Darling in the FRANXX Episode 17


Saturdays at 12:00 pm EST on Crunchyroll

The Nines return to pay Squad 13 a visit and bring their RADICAL MARXIST SJW agenda with them. Also this week, Zigg returns to the blog and immediately wishes he hadn’t.

Zigg’s Thoughts

I feel like this episode of FRANXX has to be pretty much the apotheosis of the show’s incredibly worrying tendency to think it is making some sort of radical, provocative statement, but instead actually conforming to the very worst cliches of both society and its own hackneyed narrative. We get a triple threat of horrible here in the form of supposedly plot-shattering revelations that are supremely underwhelming, attempted social commentary that is not only laughably simplistic but borders on offensive, and what should be the important culmination of a character arc falling utterly flat due to a complete lack of build-up. It’s a grim look for the show, which isn’t even able to fall back on its traditional robot fight-y strengths to distract from these ghastly failings.

The aforementioned plot-shattering revelations are supposed to be that a) There’s a klaxosaur princess and she looks like a naked little girl (???) and b) the Omniscient Council of Vagueness is in fact not really human after all. Neither of these really land well, though it’s for different reasons. In the former case, it’s because it’s such an abrupt gear change that it’s hard to make sense of. There’s been no indication that the Klaxosaurs are anything other than rampaging beasts, nor that there’s a guiding intelligence behind them that’s capable of the level of technology we see within this sequence. I suppose the you can tenuously justify the princess given the limited hints we’ve been given that the Klaxosaurs are somehow related to humanity (Zero Two, the astonishingly cack-handed episode 15 reveal) but really this all feels very out of nowhere, and not a logical direction to be taking the story. As for the council members, they’ve been such non-factors up to this point that anything related to them is automatically underwhelming because they just don’t really have any character or stakes in the story yet. You miiiiiight have noticed that this is a recurring issue with FRANXX and don’t worry, we’re not done with it yet.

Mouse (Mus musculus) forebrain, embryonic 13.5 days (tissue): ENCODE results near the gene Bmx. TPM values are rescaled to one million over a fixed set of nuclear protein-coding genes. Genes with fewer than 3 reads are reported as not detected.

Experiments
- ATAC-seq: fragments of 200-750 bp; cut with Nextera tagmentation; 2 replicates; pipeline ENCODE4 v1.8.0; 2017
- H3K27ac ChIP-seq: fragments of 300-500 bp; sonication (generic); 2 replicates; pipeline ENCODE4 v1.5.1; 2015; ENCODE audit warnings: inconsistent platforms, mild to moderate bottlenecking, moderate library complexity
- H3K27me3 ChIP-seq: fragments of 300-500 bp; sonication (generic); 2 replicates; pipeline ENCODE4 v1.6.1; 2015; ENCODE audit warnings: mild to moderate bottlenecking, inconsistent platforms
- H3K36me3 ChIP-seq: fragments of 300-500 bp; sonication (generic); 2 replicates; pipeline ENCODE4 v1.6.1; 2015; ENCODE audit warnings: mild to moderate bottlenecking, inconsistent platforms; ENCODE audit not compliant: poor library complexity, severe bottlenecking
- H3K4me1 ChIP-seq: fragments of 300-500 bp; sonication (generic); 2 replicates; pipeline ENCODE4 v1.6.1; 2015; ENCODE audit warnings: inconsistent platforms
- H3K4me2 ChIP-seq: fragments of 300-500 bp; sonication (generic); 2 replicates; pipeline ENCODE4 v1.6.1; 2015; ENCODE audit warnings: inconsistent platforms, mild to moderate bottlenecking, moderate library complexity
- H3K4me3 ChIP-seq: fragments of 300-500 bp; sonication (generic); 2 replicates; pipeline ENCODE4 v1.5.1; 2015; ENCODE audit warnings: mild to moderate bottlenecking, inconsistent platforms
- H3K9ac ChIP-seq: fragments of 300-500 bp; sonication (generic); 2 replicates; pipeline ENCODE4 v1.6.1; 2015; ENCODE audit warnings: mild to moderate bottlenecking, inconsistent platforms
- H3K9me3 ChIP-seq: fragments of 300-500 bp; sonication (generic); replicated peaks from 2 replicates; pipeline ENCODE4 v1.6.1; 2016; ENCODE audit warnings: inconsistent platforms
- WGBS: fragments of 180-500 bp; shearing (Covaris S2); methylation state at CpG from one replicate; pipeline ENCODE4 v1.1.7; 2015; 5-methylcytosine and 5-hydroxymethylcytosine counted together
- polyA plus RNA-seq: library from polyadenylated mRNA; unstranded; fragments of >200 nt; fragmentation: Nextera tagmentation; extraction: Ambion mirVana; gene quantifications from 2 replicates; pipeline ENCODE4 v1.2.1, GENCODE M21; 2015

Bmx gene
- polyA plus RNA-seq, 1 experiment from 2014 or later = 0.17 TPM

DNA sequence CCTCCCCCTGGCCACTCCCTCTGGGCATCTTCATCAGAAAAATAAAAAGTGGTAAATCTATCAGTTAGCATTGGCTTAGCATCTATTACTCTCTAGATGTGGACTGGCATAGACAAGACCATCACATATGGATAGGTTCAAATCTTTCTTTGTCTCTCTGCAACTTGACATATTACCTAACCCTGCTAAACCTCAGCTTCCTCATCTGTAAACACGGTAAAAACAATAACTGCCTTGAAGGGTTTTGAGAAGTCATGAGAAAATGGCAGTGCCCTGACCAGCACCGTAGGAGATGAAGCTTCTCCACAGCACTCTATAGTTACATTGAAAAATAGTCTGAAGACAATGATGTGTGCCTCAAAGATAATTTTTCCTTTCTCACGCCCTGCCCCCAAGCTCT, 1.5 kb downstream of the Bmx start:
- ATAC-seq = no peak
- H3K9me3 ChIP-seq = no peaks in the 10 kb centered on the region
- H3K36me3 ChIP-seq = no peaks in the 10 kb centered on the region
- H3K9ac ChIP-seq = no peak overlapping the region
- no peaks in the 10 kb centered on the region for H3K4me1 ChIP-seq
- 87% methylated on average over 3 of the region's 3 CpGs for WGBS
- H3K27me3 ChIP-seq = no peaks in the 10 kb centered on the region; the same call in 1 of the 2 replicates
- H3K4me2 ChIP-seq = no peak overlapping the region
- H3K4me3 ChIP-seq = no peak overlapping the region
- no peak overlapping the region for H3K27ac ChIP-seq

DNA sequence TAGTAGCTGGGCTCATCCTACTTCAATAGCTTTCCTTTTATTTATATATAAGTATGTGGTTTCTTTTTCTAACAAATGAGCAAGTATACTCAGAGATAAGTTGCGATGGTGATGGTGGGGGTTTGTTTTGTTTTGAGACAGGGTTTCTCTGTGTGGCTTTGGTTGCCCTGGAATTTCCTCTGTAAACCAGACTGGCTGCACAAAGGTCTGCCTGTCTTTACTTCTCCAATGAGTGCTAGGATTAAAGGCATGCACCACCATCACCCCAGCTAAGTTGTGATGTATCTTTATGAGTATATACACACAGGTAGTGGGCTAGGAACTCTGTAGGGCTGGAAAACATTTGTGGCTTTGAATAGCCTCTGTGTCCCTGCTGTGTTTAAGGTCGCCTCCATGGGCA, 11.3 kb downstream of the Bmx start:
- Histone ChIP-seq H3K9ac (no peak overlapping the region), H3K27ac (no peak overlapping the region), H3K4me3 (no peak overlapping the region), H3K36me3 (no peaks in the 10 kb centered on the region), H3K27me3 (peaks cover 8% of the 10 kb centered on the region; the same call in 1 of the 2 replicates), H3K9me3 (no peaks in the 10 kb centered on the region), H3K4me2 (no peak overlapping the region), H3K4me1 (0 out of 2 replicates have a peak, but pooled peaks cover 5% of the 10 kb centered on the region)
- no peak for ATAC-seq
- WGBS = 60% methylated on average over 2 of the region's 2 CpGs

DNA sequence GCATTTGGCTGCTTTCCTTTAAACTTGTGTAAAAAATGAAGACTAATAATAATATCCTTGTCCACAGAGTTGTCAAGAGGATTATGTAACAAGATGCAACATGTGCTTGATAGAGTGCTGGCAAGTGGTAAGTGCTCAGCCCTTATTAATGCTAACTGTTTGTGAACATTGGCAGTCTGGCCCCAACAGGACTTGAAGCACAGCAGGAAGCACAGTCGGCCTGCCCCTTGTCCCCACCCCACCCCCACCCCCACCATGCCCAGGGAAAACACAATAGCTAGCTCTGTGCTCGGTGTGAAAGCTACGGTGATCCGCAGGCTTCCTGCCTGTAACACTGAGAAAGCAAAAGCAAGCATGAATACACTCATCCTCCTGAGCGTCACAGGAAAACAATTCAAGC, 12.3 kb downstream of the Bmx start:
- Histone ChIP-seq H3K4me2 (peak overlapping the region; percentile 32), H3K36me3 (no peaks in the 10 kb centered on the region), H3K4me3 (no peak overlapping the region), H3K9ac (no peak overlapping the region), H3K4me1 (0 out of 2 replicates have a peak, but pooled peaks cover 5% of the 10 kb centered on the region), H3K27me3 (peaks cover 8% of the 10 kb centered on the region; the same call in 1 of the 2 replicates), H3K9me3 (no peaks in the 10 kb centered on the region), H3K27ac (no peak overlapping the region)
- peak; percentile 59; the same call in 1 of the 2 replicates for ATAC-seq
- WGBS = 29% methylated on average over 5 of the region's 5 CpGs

For now though, let’s move on to the second issue, which once again exposes a core issue at the heart of the show, in this case the dichotomy between how socially aware it thinks it is, and how socially aware it actually is. Nine Alpha talks about how human has transcended the petty need for gender and how it’s a pain in the butt that’s only tolerated for the purpose of FRANXX piloting, while Kokoro tries to counter that the reason we have gender is to have children and pass on a part of ourselves to the future. There are so many problems with this entire sequence that it makes my head hurt, but it mostly boils down to the fact that our society as a whole is increasingly recognising that gender is a social construct (best seen in the renewed push for LGBT+ rights in recent years) while the show clearly sides with the aggressively heteronormative approach as being the ‘correct’ one, as it has consistently done throughout its run. This is at best clueless, but at worst it’s deeply offensive, and I certainly leaned more towards the latter interpretation as I was watching.

Even if you don’t share my views on the problematic nature of the scene, the fact is the story and characters have been so overwhelmingly horny throughout that the idea that they live in a sexless, genderless society is utterly laughable, and speaks again to the complete lack of work FRANXX has put in to build a world that’s coherent with the themes it’s trying to present. Speaking of those themes, what exactly is the show trying to say? There have been a lot of nebulous ideas about sex, gender, the human condition etc floating around the story of FRANXX, but they’ve never once come close to coalescing into anything approaching an overarching moral. Is the show trying to tell us that classic gender roles are important? Is it trying to say the opposite of that? Is it (as many initially suspected) a parable about the fall of birthrates in modern Japan? We’ll never know, because there seems to be zero effort to actually craft coherent messages out of the buzzwords flying about. A lack of deeper meaning obviously isn’t the death knell to a piece of entertainment, but in one that’s tried to trade as heavily on having something to say as FRANXX has, it’s disappointing and terminally underwhelming.

The final point I wanted to talk about was the ‘culmination of a character arc’, which of course is a reference to the end of this episode where Mitsuru and Kokoro consummate their relationship and end up having sex. I’ve actually got very few problems with the basic inclusion of this content – despite what Middle America tells you, teenagers actually do have sex a bunch and the Seventh Seal hasn’t broken yet, plus it’s thematically appropriate as the climax (ahem) to the episode. The problem is that it’s (say it with me kids) NOT BEEN BUILT UP TO IN ANY MEANINGFUL WAY. Seriously, Mitsuru and Kokoro have shared maybe ten minutes of screen time before this episode and there’s been zero chemistry, charisma, or really any sort of believable friendship between them, much less a budding romance.